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the sort of things that tloong with international reengage-- long with reengagement could be severtives are sceptic of. for so many voters loosening the conservative grip on power matters. >> it is going to open the doors to the europe and other countries to new relationships, new communication with them, and we need to change and weep have to change the parliament to protect our government >> reporter: conservatives will remain powerful in both the new parliament and assembly of experts. significantly less powerful than before joining me now live from washington dc is the acting
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director of the future of iron initiative, atlantic council and the washington correspondent. very good to have up on the program. a good result for rouhani's allies >> yes. i see once again they are mading lemonade out of lemons. most of the candidates were disqualified, they were not allowed to participate. so the surviving leader of the reformers put together a list of the best that were available, the most moderate forces that had passed this vetting procedure by a body called the guardian council. this is the group that took automatic 30 seats in tehran and has done well in the assembly of experts. it is pretty remarkable do you think that this will translate into different foreign policies, perhaps? >> i'm not sure it's going to have a direct impact, although it will strengthen the rouhani
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government, which means it strengthens his prime minister who has been engaged in talks with the international community on syria, for example. while it doesn't pretend any major shift in policy, it does strengthen the hand of the government overall do you think the nuclear deal, perhaps, played into the hands of the current change that we see happening? >> very much so. that was his main campaign promise, that he was going to resolve the dispute over iran's nuclear program and that he was going to have sanctions lifted. although he has not delivered on everything else that he promised, he did come through here and that is why we saw this rather laurnlg turn out, particularly among middle-class and upper class in support of the government do you think we also have to be careful, my colleague mentioned that not to underestimate the conservative elements within parliaments.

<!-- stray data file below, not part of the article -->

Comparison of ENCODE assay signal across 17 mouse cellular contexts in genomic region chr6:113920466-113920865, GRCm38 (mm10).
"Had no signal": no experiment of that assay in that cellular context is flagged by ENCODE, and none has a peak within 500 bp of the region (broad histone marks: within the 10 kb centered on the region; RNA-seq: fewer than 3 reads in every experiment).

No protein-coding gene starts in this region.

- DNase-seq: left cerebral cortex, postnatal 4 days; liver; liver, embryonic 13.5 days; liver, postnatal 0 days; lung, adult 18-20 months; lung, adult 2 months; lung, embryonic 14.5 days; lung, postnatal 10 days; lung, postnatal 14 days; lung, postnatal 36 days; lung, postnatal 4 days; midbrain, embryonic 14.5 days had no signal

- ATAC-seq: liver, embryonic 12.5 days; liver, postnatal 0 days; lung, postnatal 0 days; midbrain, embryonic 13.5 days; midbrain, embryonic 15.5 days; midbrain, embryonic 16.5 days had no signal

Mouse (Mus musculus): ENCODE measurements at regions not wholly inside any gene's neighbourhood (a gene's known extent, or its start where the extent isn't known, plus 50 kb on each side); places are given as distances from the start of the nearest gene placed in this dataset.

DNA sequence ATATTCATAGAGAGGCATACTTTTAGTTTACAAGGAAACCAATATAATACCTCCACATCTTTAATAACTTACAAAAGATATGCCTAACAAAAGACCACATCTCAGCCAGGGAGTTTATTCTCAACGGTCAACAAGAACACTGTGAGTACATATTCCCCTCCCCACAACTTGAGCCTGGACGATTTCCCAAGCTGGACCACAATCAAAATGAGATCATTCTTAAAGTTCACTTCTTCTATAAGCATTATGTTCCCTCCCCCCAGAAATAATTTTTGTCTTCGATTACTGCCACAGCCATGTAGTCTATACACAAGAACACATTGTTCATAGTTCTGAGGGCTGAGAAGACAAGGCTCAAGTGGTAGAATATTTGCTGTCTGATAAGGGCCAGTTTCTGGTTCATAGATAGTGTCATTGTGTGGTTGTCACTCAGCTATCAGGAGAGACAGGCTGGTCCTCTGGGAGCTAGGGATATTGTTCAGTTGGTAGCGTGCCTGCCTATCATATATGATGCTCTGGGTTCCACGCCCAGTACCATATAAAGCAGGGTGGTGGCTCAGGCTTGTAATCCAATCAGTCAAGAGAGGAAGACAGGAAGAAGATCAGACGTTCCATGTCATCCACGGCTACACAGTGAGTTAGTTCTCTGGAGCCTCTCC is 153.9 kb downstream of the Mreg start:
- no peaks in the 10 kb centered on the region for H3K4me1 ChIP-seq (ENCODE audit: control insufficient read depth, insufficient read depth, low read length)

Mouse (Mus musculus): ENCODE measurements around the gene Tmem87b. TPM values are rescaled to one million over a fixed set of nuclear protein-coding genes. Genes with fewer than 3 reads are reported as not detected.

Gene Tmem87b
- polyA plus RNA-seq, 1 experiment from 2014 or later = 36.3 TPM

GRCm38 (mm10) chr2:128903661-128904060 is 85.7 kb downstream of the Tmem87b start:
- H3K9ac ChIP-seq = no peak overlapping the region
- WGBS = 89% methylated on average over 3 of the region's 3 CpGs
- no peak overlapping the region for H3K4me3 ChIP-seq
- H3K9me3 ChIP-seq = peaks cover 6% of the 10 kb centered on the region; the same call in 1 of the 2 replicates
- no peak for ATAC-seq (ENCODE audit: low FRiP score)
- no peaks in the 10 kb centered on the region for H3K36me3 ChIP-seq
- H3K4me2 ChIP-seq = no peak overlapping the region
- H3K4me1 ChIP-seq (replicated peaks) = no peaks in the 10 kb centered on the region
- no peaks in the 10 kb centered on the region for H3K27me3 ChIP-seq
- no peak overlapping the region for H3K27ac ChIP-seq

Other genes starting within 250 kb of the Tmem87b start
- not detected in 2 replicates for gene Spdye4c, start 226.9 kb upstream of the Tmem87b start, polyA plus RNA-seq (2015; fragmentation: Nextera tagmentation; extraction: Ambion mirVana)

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they still remain a powerful group. >> i'm not so concerned about their role in parliament. i am concerned about the power they have over the judiciary, which they still control, and also the various security organs of the state which have carried out quite a crackdown on iranian civil society, arrested dual nationals, particularly american iranians, iranian americans. these powers remain. the supreme leader of the country is very suspicious of the west and of the u.s. in particular. so, no, this is not going to change the islamic republic over night, but it's a good step and i think it gives people hope and encouragement that there can be gradual change over time and in the longer term, perhaps, also one of the tasks of the assembly of experts, of course, will be to choose the next supreme leader. >> well, it's not clear whether they will choose or merely